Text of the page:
Choices are often intertemporal, requiring tradeoff of short-term and long-term outcomes. In such contexts, humans may prefer small rewards delivered immediately to larger rewards delivered after a delay, reflecting temporal discounting (TD) of delayed outcomes. The medial orbitofrontal cortex(mOFC)is consistently activated during intertemporal choice, yet its role remains unclear. Here, patients with lesions in the mOFC (mOFC patients), control patients with lesions outside the frontal lobe, and healthy individuals chose hypothetically between small-immediate and larger-delayed rewards. The type of reward varied across three TD tasks, including both primary (food) and secondary (money and discount vouchers) rewards. We found that damage to mOFC increased significantly the preference for small-immediate over larger-delayed rewards, resulting in steeper TD of future rewards in mOFC patients compared with the control groups. This held for both primary and secondary rewards. All participants, including mOFC patients, were more willing to wait for delayed money and discount vouchers than for delayed food, suggesting that mOFC patients' (impatient) choices were not due merely to poor motor impulse control or consideration of the goods at stake. These findings provide the first evidence in humans that mOFC is necessary for valuation and preference of delayed rewards for intertemporal choice. Copyright © 2010 the authors.

Bertini C.,University of Bologna | Bertini C.,Centro Studi e Ricerche in Neuroscienze Cognitive | Leo F.,University of Bologna | Leo F.,Centro Studi e Ricerche in Neuroscienze Cognitive | And 4 more authors.
European Journal of Neuroscience | Year: 2010

The visual and auditory systems often concur to create a unified perceptual experience and to determine the localization of objects in the external world. Co-occurring auditory and visual stimuli in spatial coincidence are known to enhance performance of auditory localization due to the integration of stimuli from different sensory channels (i.e. multisensory integration). However, auditory localization of audiovisual stimuli presented at spatial disparity might also induce a mislocalization of the sound towards the visual stimulus (i.e. ventriloquism effect). Using repetitive transcranial magnetic stimulation we tested the role of right temporoparietal (rTPC), right occipital (rOC) and right posterior parietal (rPPC) cortex in an auditory localization task in which indices of ventriloquism and multisensory integration were computed. We found that suppression of rTPC excitability by means of continuous theta-burst stimulation (cTBS) reduced multisensory integration. No similar effect was found for cTBS over rOC. Moreover, inhibition of rOC, but not of rTPC, suppressed the visual bias in the contralateral hemifield. In contrast, cTBS over rPPC did not produce any modulation of ventriloquism or integrative effects. The double dissociation found in the present study suggests that ventriloquism and audiovisual multisensory integration are functionally independent phenomena and may be underpinned by partially different neural circuits. © 2010 Federation of European Neuroscience Societies and Blackwell Publishing Ltd.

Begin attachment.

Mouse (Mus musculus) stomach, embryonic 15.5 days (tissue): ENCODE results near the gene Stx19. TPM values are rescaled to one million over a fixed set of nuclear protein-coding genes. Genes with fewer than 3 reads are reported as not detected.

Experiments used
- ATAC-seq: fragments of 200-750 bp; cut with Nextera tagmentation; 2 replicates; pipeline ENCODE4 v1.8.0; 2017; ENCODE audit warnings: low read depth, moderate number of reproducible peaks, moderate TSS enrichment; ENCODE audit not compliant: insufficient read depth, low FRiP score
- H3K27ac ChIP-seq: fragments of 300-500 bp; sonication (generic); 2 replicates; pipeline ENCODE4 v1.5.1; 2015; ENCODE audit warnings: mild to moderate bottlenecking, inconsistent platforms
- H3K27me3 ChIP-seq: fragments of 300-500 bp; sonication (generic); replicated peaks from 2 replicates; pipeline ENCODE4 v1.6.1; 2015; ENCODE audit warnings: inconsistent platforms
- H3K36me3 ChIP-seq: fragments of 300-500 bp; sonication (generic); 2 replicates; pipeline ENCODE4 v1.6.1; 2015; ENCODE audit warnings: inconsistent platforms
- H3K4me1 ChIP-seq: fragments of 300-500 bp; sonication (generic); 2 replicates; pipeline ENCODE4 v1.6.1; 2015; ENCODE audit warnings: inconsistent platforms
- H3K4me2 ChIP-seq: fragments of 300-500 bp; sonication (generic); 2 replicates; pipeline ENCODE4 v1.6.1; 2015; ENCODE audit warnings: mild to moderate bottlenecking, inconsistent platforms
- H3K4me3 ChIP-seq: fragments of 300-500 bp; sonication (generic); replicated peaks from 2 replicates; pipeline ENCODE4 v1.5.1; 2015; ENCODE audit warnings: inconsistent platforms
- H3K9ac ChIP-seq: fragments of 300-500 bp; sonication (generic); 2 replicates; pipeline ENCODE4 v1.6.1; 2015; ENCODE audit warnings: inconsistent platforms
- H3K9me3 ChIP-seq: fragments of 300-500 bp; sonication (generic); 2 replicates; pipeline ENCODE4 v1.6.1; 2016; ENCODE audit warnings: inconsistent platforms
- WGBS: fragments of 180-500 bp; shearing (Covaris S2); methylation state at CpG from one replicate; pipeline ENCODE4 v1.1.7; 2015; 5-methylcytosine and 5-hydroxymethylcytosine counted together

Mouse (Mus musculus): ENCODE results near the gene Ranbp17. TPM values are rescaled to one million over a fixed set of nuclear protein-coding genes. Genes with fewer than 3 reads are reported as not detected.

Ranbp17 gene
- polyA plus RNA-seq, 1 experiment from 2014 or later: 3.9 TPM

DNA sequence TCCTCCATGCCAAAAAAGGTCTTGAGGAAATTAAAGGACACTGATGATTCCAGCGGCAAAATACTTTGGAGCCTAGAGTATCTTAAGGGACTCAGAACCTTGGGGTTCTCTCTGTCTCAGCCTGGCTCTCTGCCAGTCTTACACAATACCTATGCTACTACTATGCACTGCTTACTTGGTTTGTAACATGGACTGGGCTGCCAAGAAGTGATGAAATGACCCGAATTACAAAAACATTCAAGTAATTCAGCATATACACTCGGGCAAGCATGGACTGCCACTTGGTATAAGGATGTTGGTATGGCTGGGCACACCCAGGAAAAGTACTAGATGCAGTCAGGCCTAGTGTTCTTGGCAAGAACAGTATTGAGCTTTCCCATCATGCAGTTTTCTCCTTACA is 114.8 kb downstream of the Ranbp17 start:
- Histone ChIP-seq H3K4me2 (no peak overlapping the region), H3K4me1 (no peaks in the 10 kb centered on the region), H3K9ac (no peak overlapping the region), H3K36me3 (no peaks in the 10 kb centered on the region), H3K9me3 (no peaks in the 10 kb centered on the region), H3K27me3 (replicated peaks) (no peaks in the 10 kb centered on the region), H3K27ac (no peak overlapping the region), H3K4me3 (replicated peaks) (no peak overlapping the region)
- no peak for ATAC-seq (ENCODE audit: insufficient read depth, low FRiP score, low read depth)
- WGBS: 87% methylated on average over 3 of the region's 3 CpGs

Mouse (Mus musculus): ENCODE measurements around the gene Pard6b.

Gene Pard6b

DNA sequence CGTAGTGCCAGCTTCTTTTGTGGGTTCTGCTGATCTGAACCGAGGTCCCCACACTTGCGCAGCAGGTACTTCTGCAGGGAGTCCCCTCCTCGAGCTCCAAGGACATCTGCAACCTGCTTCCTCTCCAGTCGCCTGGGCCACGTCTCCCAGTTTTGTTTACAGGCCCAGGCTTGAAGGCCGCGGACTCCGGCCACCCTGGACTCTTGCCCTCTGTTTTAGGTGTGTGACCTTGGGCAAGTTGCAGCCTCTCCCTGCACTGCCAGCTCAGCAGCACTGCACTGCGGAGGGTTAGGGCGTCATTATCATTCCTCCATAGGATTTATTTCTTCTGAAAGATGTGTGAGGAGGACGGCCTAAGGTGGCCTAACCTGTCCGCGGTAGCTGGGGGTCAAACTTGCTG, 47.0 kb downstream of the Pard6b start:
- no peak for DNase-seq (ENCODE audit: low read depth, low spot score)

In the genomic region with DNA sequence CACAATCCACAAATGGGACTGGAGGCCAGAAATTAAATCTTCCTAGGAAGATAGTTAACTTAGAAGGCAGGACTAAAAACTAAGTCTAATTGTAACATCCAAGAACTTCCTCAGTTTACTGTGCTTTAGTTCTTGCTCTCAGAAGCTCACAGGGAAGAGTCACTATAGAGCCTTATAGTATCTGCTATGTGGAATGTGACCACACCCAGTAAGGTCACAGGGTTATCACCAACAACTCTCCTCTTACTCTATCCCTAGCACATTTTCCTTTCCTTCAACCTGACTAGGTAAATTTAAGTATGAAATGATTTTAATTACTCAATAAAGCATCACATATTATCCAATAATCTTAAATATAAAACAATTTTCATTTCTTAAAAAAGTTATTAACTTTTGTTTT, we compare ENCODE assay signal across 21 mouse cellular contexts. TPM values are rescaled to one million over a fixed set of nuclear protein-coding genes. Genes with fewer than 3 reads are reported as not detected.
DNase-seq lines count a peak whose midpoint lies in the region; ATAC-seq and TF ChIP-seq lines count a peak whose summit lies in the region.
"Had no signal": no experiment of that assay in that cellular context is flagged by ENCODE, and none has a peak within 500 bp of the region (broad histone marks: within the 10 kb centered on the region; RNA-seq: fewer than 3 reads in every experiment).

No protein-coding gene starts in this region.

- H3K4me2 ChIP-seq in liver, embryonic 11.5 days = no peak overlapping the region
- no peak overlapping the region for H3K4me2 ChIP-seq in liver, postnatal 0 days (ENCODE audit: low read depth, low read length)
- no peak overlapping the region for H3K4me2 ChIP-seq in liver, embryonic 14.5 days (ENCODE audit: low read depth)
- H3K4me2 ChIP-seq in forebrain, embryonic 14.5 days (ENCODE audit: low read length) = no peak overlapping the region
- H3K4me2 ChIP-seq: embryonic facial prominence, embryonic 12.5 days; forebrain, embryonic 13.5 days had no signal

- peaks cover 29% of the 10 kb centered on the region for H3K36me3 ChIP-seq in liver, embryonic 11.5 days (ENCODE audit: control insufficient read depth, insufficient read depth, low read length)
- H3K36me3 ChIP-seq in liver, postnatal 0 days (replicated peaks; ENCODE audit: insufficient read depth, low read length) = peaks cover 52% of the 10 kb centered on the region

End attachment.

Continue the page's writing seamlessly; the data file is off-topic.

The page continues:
Canzoneri E.,University of Bologna | Canzoneri E.,Centro studi e ricerche in Neuroscienze Cognitive | Magosso E.,University of Bologna | Serino A.,University of Bologna | Serino A.,Centro studi e ricerche in Neuroscienze Cognitive
PLoS ONE | Year: 2012

Background: We physically interact with external stimuli when they occur within a limited space immediately surrounding the body, i.e., Peripersonal Space (PPS). In the primate brain, specific fronto-parietal areas are responsible for the multisensory representation of PPS, by integrating tactile, visual and auditory information occurring on and near the body. Dynamic stimuli are particularly relevant for PPS representation, as they might refer to potential harms approaching the body. However, behavioural tasks for studying PPS representation with moving stimuli are lacking. Here we propose a new dynamic audio-tactile interaction task in order to assess the extension of PPS in a more functionally and ecologically valid condition. Methodology/Principal Findings: Participants vocally responded to a tactile stimulus administered at the hand at different delays from the onset of task-irrelevant dynamic sounds which gave the impression of a sound source either approaching or receding from the subject's hand. Results showed that a moving auditory stimulus speeded up the processing of a tactile stimulus at the hand as long as it was perceived at a limited distance from the hand, that is within the boundaries of PPS representation. The audio-tactile interaction effect was stronger when sounds were approaching compared to when sounds were receding. Conclusion/Significance: This study provides a new method to dynamically assess PPS representation: The function describing the relationship between tactile processing and the position of sounds in space can be used to estimate the location of PPS boundaries, along a spatial continuum between far and near space, in a valuable and ecologically significant way. © 2012 Canzoneri et al.

Cecere R.,University of Bologna | Cecere R.,Centro Studi e Ricerche in Neuroscienze Cognitive | Cecere R.,Institute of Neuroscience and Psychology | Bertini C.,University of Bologna | And 5 more authors.
Journal of Cognitive Neuroscience | Year: 2014